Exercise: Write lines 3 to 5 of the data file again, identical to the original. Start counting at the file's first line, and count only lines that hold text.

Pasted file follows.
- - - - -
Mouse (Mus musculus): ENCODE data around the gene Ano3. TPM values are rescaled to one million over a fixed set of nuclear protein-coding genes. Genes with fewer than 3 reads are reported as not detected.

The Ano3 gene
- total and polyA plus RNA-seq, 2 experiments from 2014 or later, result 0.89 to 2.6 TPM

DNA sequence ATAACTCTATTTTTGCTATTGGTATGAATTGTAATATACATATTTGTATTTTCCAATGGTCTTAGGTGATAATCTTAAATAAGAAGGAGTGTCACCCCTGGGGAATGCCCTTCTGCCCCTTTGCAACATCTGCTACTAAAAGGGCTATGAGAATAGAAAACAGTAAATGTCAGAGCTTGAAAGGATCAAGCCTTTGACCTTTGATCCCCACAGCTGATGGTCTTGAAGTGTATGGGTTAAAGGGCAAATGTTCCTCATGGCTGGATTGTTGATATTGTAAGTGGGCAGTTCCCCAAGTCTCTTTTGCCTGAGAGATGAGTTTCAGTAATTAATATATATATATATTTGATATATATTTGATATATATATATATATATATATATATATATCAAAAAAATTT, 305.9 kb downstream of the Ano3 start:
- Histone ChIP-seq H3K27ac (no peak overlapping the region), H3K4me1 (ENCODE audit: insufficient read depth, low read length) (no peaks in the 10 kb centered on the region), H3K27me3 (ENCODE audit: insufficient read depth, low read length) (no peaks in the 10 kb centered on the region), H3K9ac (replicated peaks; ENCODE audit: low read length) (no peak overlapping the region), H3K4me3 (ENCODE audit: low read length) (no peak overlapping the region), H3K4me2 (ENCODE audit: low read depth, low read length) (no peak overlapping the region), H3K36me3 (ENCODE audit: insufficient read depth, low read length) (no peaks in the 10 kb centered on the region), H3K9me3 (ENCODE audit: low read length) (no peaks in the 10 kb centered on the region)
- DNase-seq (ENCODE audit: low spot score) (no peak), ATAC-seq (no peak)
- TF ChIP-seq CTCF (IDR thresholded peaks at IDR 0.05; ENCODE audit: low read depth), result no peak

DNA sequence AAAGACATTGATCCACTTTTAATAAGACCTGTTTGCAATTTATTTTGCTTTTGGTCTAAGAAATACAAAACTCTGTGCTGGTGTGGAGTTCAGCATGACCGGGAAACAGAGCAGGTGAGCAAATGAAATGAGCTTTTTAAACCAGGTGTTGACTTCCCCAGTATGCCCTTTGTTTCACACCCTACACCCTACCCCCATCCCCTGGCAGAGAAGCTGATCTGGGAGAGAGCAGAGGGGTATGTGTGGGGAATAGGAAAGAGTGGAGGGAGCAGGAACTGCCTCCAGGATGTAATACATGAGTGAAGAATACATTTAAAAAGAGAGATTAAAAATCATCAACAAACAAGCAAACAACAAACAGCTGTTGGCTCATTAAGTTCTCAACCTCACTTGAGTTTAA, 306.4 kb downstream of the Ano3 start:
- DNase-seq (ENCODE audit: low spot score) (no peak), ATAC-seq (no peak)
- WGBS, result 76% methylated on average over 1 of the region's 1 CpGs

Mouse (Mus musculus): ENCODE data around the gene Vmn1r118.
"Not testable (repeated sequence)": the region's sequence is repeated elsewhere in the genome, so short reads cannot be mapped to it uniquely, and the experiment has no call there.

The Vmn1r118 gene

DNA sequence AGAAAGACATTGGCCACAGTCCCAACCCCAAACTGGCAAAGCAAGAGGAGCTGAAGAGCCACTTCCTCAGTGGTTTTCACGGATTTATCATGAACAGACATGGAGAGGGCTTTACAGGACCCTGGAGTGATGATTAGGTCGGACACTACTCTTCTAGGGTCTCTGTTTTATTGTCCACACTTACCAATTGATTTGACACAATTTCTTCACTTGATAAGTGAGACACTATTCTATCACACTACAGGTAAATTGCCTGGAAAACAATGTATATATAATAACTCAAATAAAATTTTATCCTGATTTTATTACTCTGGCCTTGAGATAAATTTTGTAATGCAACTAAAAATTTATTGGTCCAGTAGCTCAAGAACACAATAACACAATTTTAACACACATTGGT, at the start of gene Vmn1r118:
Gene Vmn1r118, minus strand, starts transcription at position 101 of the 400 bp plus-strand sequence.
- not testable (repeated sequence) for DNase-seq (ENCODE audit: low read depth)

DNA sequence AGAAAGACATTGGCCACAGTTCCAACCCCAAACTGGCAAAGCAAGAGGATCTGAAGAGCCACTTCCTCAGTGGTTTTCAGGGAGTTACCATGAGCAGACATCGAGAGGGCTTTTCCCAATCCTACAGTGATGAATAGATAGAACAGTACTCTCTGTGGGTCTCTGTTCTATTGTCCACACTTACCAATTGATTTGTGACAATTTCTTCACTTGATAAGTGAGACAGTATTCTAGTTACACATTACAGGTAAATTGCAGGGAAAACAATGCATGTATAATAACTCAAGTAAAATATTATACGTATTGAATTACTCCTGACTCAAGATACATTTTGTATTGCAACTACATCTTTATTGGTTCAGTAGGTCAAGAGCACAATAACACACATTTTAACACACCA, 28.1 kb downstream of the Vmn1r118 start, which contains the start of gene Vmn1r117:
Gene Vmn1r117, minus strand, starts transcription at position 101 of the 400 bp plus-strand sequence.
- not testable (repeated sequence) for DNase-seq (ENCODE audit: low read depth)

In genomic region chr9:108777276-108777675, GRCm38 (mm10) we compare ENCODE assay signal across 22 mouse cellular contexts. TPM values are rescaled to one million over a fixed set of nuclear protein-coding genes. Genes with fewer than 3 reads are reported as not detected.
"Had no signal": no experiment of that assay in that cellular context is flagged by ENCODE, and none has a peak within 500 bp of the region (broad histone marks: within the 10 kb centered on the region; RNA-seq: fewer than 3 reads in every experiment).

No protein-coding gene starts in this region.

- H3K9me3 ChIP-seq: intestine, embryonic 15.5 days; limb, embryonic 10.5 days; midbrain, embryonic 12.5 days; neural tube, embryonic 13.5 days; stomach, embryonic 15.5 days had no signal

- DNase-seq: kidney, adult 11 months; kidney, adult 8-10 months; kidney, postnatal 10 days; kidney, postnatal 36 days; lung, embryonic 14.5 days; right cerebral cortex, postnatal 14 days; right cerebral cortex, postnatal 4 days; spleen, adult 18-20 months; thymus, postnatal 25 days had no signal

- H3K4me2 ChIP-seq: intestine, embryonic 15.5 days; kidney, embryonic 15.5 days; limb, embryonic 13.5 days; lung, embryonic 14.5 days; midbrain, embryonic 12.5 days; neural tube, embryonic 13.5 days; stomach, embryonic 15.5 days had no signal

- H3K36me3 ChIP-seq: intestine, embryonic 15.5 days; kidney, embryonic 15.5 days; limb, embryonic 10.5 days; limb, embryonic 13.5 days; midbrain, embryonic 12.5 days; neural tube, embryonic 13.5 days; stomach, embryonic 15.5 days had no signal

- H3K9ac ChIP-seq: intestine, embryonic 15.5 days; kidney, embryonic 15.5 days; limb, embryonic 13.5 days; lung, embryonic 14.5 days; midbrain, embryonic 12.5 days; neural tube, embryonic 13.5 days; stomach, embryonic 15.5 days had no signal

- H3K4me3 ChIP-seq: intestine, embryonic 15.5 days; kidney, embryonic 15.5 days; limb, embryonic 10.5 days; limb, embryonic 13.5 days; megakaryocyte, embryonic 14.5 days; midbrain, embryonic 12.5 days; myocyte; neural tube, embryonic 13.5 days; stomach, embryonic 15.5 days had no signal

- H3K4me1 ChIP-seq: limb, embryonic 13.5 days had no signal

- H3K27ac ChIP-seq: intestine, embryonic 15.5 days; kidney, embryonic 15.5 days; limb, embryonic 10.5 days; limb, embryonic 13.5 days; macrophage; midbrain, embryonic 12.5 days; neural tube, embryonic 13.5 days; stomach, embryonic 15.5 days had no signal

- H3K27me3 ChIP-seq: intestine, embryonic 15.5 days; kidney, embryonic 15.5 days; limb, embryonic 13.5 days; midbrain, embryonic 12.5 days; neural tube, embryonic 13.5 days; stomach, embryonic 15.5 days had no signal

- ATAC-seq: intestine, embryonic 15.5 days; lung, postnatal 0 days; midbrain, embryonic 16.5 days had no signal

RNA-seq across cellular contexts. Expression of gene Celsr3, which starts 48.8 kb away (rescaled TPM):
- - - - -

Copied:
- total and polyA plus RNA-seq, 2 experiments from 2014 or later, result 0.89 to 2.6 TPM

DNA sequence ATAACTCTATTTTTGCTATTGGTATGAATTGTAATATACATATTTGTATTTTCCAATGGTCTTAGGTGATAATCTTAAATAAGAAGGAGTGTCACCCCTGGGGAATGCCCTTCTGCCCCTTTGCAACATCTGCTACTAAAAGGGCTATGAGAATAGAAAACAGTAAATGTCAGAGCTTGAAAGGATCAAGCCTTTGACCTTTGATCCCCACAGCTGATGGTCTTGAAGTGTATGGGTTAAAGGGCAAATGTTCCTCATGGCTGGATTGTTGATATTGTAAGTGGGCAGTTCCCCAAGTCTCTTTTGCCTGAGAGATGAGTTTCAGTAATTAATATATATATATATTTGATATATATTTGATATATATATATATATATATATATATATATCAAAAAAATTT, 305.9 kb downstream of the Ano3 start:
- Histone ChIP-seq H3K27ac (no peak overlapping the region), H3K4me1 (ENCODE audit: insufficient read depth, low read length) (no peaks in the 10 kb centered on the region), H3K27me3 (ENCODE audit: insufficient read depth, low read length) (no peaks in the 10 kb centered on the region), H3K9ac (replicated peaks; ENCODE audit: low read length) (no peak overlapping the region), H3K4me3 (ENCODE audit: low read length) (no peak overlapping the region), H3K4me2 (ENCODE audit: low read depth, low read length) (no peak overlapping the region), H3K36me3 (ENCODE audit: insufficient read depth, low read length) (no peaks in the 10 kb centered on the region), H3K9me3 (ENCODE audit: low read length) (no peaks in the 10 kb centered on the region)